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Published on September 20, 2017

Why Even the Sweetest Couples End Up Breaking Up

Why Even the Sweetest Couples End Up Breaking Up

The first six months of a relationship are wonderful. There are flowers, candy and hundreds of emoji filled texts that are promptly read and responded to. You leave each other in the evening and video chat a few hours later.

You share your food, wipe each others mouths and walk down the street with your hands in each other’s back pocket.

You are happy and so in love with your companion. You can’t get enough of each other.

A year later you’ve broken up…

How You Start Never Matters

But you started off so well. The relationship was perfect. You were so sweet and in love with each other and somehow the passion still faded.

Statistics show that most relationships go from hot, heavy and passionate to “meh” in about 18 months.[1] The feelings people associate with being in love—the butterflies and the longing—dissipate during this time and the couple begins to wonder if they should carry on with the relationship.

New research shows that relationships are actually more vulnerable to demise far sooner than the dreaded seven year itch. The most common time for a couple to split is right around the two year mark.[2]

By then, you’ve most likely seen everything about your partner—their best and their worst physically and emotionally. You have started to get used to each other’s presence and the spark to stay passionate and playful has gradually faded in the relationship because you just no longer feel the same. Lots of couples end their relationship here.

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What most couples who end their relationship there don’t realize is that this is just a phase. It’s a part of the process and happens to all couples.

The Five Stages Every Relationship Goes Through

The first mistake couples make is believing that when the “infatuated” feeling fades, it’s a sign that the love is fading as well. They think that when the butterflies are gone, it’s time to end the relationship.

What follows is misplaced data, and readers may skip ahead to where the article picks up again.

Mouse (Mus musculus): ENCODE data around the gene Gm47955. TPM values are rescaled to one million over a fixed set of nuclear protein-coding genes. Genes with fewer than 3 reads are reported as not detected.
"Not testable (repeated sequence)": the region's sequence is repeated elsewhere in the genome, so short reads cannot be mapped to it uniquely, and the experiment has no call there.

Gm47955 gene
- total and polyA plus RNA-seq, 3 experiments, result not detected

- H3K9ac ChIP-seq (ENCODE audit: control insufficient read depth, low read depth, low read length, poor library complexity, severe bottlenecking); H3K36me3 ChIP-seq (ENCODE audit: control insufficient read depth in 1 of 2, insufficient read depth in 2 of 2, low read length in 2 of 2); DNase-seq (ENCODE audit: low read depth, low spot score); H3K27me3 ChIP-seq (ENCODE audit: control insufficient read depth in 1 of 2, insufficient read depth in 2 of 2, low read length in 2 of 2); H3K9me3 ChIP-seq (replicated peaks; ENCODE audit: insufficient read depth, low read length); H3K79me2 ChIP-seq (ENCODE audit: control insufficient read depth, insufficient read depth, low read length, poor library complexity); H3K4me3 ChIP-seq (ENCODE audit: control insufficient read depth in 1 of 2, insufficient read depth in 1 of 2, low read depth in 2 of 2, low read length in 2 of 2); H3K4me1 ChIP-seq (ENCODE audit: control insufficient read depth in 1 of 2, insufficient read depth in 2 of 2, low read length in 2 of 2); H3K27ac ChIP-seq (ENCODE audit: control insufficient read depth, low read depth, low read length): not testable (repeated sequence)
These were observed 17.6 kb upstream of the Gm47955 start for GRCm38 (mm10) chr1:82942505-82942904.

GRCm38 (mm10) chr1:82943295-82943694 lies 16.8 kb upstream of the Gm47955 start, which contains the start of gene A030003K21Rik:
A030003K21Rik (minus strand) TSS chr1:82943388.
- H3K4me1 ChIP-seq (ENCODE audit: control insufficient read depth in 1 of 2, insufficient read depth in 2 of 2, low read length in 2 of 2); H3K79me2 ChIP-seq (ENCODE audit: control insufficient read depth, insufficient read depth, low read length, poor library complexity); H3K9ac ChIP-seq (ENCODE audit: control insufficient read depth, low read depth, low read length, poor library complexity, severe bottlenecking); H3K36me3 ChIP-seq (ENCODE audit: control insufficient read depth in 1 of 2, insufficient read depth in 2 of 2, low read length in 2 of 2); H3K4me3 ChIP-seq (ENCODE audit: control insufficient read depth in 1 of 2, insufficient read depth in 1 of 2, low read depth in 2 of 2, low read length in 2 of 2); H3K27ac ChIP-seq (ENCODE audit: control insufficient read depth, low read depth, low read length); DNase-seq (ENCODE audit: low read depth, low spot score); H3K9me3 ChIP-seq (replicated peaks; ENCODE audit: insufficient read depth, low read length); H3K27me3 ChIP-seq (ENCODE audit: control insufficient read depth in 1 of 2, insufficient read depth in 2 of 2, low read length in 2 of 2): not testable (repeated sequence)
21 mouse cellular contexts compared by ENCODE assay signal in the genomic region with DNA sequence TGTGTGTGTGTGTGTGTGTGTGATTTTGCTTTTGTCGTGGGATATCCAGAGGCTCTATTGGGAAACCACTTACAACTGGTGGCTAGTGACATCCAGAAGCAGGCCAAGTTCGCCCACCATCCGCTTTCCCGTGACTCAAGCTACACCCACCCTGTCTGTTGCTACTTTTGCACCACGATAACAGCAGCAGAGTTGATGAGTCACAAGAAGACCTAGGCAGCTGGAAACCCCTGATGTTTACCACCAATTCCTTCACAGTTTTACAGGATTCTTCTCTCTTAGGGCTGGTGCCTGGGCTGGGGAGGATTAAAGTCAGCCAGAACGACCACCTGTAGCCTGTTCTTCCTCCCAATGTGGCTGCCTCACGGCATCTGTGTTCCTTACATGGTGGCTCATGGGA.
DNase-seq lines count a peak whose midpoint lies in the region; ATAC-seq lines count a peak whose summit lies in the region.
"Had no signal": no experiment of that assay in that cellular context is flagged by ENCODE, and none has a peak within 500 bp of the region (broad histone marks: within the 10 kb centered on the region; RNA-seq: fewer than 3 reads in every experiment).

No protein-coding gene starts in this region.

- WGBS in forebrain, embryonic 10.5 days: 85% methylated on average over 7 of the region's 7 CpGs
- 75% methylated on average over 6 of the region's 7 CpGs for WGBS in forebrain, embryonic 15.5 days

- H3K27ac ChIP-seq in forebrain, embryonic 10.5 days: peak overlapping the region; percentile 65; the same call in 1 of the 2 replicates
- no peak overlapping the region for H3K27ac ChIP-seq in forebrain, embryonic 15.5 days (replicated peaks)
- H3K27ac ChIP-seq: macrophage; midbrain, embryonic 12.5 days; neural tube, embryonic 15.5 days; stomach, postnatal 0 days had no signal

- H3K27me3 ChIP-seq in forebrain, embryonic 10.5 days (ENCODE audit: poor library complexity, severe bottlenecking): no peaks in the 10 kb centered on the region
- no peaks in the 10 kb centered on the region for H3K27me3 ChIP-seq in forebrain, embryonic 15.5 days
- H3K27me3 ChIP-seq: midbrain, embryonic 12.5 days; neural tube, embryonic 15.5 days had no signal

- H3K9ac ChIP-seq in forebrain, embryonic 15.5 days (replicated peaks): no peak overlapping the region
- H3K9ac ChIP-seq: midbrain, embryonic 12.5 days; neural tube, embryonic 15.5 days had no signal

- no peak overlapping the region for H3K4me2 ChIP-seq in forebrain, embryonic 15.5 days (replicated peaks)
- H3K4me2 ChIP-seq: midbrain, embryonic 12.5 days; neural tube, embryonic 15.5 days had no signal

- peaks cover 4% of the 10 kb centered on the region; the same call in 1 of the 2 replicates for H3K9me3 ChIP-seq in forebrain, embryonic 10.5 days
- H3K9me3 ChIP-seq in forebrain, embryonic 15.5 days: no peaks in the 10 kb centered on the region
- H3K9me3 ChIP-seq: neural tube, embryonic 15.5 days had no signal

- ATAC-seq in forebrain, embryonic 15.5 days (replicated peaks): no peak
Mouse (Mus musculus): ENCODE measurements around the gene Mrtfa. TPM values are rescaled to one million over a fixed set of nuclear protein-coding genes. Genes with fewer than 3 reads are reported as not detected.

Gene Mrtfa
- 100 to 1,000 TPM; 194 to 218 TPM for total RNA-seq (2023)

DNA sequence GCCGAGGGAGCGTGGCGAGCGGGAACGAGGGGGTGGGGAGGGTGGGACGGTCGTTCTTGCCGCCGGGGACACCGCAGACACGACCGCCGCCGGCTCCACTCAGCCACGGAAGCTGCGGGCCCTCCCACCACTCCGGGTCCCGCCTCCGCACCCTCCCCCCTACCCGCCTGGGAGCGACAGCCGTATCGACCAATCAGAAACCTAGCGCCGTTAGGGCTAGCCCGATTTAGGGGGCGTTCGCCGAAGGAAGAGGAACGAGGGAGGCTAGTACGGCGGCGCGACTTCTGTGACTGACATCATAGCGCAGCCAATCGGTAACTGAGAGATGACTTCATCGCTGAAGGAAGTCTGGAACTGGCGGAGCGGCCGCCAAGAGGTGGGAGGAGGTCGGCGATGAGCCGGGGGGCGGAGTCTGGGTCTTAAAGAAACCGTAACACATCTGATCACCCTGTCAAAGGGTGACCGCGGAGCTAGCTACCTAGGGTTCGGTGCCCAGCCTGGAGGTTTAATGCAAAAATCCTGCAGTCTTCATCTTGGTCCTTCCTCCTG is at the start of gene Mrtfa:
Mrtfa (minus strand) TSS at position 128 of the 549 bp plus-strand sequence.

Nothing could be further from the truth.

When it comes to relationships, experts agree there are five distinct stages.[3] Every relationship goes through these stages. The ones that last successfully make it through all five, but most relationships get stuck and fall apart during stage three.

Stage 1: Passion and Romance

This is the honeymoon or infatuation stage. It is filled with lots of kisses and touching each other for no particular reason. It is when you are completely taken by your mate and are blind to his or her flaws.

It is the easiest phase to endure and very intense.

Stage 2: Getting Serious

This is still within the infatuation or honeymoon stage. You are still blinded by love but have the clarity to see that this relationship has long-term potential. This is when the relationship becomes exclusive and you begin making long-term plans with your partner.

There is still lots of hand-holding, cuddling, and you give each other meaningful nicknames. You begin to share yourself more intimately with your mate.

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Stage 3: Relationship Plateau

Stage three is when the relationship becomes real. The blinders are off and you see your partner for who they really are. Physical touch like hand-holding, kissing and other forms of physical intimacy may be starting to slow down a bit. The butterflies are gone and your partner doesn’t seem as cute as they once were.

The hardest part about stage three is that you both begin to question the relationship: where is the passion we used to have for each other? is our love fading away? is he/she the one I can be with for a longer time?

Stage 4: Moving Beyond Infatuation

Once you’ve chosen to move past stage three and to stick with the relationship, you develop a deep and intimate bond. This is the time when couples really begin to merge their lives. Serious discussions concerning marriage, kids and finances ensue and plans are made to move the couple forward as a unit.